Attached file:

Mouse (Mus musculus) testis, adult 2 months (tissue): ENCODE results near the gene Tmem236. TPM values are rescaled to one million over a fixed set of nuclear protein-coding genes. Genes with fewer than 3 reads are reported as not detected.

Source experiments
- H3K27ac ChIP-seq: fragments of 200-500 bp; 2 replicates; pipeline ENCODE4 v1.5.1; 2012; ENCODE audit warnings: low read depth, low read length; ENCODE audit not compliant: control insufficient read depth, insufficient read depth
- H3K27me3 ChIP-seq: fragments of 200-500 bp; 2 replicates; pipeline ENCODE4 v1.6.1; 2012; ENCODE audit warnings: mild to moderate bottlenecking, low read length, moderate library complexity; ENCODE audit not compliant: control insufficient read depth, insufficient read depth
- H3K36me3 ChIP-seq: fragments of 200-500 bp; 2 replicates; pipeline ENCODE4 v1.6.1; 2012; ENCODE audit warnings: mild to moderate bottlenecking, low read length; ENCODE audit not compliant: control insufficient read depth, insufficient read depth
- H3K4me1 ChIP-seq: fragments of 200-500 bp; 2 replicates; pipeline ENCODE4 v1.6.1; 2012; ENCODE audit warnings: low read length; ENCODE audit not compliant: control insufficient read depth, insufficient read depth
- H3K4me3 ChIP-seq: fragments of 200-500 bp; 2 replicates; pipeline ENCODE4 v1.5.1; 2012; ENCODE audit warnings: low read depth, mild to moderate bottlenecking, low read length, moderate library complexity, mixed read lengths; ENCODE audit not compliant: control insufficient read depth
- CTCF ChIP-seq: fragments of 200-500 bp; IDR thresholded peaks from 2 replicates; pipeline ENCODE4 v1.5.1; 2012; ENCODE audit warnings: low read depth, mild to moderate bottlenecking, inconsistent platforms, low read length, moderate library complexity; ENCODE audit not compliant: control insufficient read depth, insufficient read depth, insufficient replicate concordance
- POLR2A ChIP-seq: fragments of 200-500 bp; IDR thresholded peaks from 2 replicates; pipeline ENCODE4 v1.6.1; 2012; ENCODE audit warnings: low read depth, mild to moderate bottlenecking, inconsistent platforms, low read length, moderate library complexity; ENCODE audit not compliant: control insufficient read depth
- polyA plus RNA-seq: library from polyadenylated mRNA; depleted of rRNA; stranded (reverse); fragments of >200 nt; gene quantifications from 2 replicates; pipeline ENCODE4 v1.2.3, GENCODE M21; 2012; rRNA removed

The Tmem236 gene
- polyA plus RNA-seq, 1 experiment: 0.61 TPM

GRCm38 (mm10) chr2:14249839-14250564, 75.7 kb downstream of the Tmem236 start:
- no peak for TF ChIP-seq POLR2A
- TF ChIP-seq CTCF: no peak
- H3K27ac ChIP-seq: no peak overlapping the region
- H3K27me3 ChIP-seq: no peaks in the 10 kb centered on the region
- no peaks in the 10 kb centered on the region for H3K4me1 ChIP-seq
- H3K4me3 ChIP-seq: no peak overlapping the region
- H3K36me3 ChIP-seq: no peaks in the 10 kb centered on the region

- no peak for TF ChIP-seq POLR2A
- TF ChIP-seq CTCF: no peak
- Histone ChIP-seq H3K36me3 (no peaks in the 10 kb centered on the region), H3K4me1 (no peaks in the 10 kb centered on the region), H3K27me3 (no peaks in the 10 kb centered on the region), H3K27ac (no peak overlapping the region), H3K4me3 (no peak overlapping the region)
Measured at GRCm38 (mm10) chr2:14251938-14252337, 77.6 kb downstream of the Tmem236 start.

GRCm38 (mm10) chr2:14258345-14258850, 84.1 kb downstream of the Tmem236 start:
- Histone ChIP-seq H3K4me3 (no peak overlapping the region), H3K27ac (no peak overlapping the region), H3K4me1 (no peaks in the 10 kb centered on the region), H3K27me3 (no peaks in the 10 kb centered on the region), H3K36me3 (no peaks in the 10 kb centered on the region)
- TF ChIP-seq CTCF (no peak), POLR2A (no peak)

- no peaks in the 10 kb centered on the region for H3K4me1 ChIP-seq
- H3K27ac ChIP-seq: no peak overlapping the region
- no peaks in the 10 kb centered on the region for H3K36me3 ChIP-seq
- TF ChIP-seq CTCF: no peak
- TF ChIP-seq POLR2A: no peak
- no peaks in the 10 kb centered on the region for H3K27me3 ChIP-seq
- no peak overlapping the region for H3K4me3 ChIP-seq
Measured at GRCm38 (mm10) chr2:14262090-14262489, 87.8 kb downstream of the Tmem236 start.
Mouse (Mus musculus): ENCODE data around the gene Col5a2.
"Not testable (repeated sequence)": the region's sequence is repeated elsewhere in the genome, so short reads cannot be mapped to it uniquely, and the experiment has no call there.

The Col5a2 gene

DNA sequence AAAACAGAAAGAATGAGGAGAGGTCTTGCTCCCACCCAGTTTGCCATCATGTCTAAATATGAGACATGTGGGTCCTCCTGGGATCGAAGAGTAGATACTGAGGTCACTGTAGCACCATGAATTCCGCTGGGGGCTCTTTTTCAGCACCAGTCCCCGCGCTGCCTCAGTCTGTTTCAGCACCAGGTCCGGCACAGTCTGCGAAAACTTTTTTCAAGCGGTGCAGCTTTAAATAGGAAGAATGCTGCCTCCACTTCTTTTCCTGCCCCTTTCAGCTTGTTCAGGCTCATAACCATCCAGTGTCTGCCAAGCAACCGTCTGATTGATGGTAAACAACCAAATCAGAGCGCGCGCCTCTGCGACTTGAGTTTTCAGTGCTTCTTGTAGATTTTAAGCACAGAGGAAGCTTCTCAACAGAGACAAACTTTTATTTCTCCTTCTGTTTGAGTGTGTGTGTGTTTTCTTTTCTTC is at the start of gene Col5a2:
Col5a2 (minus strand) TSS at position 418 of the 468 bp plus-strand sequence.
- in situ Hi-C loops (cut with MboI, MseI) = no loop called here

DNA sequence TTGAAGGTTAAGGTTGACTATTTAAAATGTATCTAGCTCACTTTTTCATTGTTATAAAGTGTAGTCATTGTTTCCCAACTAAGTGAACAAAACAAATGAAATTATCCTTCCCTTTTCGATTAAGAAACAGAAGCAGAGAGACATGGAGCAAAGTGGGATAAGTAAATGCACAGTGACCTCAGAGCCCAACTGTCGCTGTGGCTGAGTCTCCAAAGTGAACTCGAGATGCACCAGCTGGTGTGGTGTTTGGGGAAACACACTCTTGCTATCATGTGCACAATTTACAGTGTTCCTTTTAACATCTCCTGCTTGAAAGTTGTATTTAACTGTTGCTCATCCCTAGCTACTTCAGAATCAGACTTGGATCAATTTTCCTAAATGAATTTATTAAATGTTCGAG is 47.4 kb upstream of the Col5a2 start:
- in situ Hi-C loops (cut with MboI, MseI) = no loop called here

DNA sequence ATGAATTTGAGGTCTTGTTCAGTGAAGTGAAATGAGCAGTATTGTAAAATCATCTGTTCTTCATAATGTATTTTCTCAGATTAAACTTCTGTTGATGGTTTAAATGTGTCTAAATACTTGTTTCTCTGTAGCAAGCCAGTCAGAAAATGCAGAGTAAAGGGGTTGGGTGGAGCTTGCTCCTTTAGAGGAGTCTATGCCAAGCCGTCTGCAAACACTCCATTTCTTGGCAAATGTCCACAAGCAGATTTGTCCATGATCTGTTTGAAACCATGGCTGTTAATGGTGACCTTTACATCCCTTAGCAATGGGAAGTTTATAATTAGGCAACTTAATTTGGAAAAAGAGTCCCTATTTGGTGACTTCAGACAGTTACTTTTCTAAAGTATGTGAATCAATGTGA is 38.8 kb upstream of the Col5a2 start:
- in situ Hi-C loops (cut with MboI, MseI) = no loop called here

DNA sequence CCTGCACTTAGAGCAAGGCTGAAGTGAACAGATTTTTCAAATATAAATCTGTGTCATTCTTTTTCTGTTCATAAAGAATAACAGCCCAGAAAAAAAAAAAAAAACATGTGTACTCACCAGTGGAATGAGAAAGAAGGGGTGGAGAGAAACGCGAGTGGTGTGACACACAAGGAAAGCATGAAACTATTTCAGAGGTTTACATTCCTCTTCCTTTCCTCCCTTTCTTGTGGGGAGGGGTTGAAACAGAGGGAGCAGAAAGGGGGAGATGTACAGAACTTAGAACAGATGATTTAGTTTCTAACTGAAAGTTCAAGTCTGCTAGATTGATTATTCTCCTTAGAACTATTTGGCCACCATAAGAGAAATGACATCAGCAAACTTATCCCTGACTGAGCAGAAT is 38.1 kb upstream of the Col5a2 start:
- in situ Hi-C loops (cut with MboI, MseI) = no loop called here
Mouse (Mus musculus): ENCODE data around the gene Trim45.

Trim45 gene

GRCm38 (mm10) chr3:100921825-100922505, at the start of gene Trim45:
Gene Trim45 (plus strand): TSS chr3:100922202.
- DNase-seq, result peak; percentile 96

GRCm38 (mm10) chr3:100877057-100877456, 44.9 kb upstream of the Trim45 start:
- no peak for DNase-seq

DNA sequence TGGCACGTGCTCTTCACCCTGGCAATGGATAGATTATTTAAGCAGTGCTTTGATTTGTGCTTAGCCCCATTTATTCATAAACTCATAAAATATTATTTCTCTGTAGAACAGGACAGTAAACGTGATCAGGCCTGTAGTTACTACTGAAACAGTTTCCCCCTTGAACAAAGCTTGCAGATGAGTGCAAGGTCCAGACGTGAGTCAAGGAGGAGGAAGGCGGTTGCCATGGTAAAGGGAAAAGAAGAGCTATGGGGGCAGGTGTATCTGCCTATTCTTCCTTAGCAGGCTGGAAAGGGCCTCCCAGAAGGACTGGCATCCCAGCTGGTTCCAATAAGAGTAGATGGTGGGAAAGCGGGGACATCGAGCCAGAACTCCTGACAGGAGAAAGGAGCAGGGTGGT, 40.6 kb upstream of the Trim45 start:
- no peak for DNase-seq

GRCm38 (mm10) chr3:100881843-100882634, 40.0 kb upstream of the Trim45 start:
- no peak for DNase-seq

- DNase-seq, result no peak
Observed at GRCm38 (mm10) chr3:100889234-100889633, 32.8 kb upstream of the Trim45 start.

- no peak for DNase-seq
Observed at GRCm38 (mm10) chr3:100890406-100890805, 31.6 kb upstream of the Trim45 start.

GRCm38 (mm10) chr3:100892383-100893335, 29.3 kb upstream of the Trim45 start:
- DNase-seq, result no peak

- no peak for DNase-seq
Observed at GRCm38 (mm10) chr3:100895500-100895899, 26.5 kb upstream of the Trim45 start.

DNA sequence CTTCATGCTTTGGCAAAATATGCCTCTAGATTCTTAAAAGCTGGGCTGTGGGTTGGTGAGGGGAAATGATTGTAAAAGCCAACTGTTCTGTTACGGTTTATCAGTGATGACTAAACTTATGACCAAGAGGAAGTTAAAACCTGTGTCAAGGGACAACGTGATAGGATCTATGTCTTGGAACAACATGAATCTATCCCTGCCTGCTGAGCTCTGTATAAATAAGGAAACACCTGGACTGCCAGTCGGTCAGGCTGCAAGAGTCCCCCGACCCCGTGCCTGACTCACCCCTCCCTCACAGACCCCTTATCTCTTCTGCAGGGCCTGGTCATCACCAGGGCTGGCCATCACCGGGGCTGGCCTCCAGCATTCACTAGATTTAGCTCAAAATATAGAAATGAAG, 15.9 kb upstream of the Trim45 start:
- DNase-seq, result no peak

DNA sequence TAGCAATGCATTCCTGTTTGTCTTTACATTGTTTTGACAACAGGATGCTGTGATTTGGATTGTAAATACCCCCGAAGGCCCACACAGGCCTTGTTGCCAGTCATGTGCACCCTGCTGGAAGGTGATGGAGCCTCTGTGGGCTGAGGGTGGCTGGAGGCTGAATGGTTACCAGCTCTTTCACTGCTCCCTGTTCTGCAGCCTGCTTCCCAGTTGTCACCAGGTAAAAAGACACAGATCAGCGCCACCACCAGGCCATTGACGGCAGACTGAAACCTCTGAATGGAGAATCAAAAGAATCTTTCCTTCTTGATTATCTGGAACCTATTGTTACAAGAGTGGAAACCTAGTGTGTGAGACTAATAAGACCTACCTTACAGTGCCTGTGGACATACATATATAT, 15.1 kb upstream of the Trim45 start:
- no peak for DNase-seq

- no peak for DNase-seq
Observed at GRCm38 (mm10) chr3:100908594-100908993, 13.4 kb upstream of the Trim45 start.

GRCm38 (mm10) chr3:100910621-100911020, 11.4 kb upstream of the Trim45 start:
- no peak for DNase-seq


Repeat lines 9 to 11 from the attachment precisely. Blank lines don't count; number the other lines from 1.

- POLR2A ChIP-seq: fragments of 200-500 bp; IDR thresholded peaks from 2 replicates; pipeline ENCODE4 v1.6.1; 2012; ENCODE audit warnings: low read depth, mild to moderate bottlenecking, inconsistent platforms, low read length, moderate library complexity; ENCODE audit not compliant: control insufficient read depth
- polyA plus RNA-seq: library from polyadenylated mRNA; depleted of rRNA; stranded (reverse); fragments of >200 nt; gene quantifications from 2 replicates; pipeline ENCODE4 v1.2.3, GENCODE M21; 2012; rRNA removed

The Tmem236 gene